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Veterans with Hoarding Disorder Face High Service Utilisation and Low Diagnosis Rates

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Veterans with hoarding disorder (HD) face significant challenges in receiving proper medical and psychiatric care, according to a recent study by researchers at the VA San Diego Healthcare System. The study, published in the journal Psychiatry Research, highlights the low diagnosis rates and high service utilisation among veterans with HD, suggesting a significant unmet need within the Veterans Health Administration (VHA) system.

Hoarding disorder is a debilitating neuropsychiatric condition characterised by persistent difficulty in discarding possessions, leading to severe clutter and functional impairment. According to the American Psychiatric Association, HD affects approximately 2–6% of the general population, with prevalence increasing with age. The condition often co-occurs with other psychiatric disorders, including major depressive disorder, anxiety disorders, and obsessive-compulsive disorder (OCD).

Over an eight-year period, Dr Jessica Zakrzewski and colleagues’ study examined medical records from the VA San Diego Healthcare System. Researchers aimed to determine the rate of HD diagnoses and compare it to the expected prevalence in the general population. They found that the diagnosis rate for HD among veterans was significantly lower than expected, at only 0.04%. In contrast, the community prevalence rate of HD is estimated to be between 2 and 6%.

Furthermore, the study revealed that the majority of HD diagnoses were made by a specialised research and clinical team, rather than by general medical or psychiatric providers. This finding suggests that many veterans with HD may go undiagnosed and, therefore, untreated. The authors noted that low confidence among general providers in diagnosing and treating HD and related disorders likely contributes to the under-detection of this condition.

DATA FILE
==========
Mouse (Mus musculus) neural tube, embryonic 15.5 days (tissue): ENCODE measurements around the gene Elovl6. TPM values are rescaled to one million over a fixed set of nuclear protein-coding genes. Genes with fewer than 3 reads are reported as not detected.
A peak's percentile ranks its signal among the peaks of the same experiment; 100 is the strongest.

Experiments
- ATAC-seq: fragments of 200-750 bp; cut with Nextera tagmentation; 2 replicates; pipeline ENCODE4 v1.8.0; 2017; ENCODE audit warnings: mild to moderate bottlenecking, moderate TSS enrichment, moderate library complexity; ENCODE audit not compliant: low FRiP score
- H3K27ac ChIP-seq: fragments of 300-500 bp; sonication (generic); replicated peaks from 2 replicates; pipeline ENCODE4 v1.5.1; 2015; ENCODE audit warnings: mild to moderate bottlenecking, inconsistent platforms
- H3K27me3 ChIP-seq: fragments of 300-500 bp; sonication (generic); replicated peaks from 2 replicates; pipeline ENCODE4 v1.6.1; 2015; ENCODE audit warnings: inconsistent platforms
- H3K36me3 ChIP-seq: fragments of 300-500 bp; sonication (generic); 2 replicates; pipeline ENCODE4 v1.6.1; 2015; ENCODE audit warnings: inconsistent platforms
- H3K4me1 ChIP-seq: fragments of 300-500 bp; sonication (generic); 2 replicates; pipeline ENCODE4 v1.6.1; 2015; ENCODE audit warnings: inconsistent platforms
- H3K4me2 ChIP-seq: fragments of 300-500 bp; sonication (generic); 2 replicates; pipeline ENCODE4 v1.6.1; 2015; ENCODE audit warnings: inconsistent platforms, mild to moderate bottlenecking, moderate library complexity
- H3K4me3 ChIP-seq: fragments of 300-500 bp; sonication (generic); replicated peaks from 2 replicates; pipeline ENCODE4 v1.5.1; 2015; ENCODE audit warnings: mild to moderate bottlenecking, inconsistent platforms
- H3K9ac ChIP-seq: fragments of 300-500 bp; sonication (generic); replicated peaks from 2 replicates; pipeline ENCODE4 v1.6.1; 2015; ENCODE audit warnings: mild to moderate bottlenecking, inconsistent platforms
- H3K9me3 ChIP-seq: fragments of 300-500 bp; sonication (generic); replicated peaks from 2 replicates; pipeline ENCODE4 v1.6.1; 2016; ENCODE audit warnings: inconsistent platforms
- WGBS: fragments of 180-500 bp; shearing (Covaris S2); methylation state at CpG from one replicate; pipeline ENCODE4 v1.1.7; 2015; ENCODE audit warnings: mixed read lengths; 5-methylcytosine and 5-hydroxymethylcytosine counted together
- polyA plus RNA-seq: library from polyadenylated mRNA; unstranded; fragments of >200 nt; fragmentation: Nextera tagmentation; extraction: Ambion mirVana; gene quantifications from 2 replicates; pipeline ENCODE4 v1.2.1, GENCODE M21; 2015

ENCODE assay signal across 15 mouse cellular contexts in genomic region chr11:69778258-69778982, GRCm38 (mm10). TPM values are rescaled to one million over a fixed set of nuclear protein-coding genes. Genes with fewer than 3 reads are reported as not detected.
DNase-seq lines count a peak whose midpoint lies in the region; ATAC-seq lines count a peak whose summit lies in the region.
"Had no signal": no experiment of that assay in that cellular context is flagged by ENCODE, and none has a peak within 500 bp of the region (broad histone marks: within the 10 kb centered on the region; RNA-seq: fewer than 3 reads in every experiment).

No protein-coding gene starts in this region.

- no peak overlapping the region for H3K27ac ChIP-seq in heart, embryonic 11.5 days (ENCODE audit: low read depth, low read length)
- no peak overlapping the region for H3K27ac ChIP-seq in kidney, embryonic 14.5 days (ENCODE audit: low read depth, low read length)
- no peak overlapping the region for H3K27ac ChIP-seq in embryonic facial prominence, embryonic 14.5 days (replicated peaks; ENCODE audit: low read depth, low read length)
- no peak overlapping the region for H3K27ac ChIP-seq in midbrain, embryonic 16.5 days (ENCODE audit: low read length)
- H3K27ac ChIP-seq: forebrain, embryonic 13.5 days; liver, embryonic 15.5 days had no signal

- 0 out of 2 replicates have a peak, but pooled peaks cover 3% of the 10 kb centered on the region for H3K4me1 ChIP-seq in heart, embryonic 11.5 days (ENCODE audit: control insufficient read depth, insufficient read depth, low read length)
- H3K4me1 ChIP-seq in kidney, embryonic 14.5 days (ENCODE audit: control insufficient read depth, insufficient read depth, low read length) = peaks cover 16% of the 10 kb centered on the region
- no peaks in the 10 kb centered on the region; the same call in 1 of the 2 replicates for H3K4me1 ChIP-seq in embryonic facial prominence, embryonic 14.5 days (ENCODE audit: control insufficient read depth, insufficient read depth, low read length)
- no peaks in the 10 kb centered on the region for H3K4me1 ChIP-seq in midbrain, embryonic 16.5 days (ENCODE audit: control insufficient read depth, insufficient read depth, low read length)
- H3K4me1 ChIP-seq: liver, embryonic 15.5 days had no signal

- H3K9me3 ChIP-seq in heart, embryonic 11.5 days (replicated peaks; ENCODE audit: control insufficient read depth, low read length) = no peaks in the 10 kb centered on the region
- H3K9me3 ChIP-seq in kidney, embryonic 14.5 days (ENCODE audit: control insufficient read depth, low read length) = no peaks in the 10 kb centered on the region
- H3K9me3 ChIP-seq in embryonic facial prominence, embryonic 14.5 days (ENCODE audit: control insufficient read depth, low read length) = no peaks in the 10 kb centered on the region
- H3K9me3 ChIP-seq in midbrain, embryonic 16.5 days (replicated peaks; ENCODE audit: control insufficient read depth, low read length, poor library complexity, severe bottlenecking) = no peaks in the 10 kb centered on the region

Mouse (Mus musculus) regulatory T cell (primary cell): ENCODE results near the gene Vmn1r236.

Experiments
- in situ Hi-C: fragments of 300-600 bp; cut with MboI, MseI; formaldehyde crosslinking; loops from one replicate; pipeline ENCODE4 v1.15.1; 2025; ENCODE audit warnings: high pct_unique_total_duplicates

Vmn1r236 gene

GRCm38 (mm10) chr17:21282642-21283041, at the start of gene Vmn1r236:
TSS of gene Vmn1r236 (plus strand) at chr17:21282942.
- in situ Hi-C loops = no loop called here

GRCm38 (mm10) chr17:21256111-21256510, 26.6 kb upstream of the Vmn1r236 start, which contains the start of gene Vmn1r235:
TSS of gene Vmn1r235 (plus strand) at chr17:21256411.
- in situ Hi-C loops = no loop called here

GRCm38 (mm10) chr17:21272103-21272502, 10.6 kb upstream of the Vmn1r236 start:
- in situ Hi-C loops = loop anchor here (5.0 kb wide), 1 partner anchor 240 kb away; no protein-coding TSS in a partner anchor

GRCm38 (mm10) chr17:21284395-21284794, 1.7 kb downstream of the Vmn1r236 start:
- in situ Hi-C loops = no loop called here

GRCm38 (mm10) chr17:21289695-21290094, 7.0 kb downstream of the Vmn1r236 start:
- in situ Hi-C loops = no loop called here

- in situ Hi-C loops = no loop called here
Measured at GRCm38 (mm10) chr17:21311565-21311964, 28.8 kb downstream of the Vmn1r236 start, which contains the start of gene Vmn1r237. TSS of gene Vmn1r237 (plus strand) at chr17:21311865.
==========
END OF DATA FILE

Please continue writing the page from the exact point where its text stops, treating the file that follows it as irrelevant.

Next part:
Despite the low diagnosis rate, veterans with HD utilised medical and psychiatric services at significantly higher rates than those with OCD, another under-diagnosed condition within the VHA system. Veterans with HD were found to have higher rates of hospital admissions, longer hospital stays, and more frequent interactions with homelessness services and the suicide prevention team. They also had higher Care Assessment Needs (CAN) scores, which indicate a greater risk for hospitalisation or death.

The study also identified a high burden of comorbidities among veterans with HD. These individuals were more likely to suffer from medical conditions such as cardiovascular disease, neurological disorders, and chronic pain. Psychiatric comorbidities were also common, with higher rates of PTSD, major depressive disorder, and substance use disorders compared to veterans with OCD.

One of the critical issues highlighted by the study is the lack of routine screening for HD within the VHA system. Unlike OCD, which has some established screening protocols, HD is often not systematically assessed, leading to significant under-diagnosis. The authors recommend the implementation of validated screening tools, such as the Hoarding Rating Scale-Self Report, to improve detection rates. This tool has been shown to be effective in identifying individuals with clinical levels of HD symptoms through self-report.

The study emphasises the need for better education and training for VHA providers in diagnosing and managing HD. Enhancing provider knowledge and confidence in addressing HD could lead to more accurate diagnoses and timely interventions, ultimately improving the quality of life for veterans affected by this condition.

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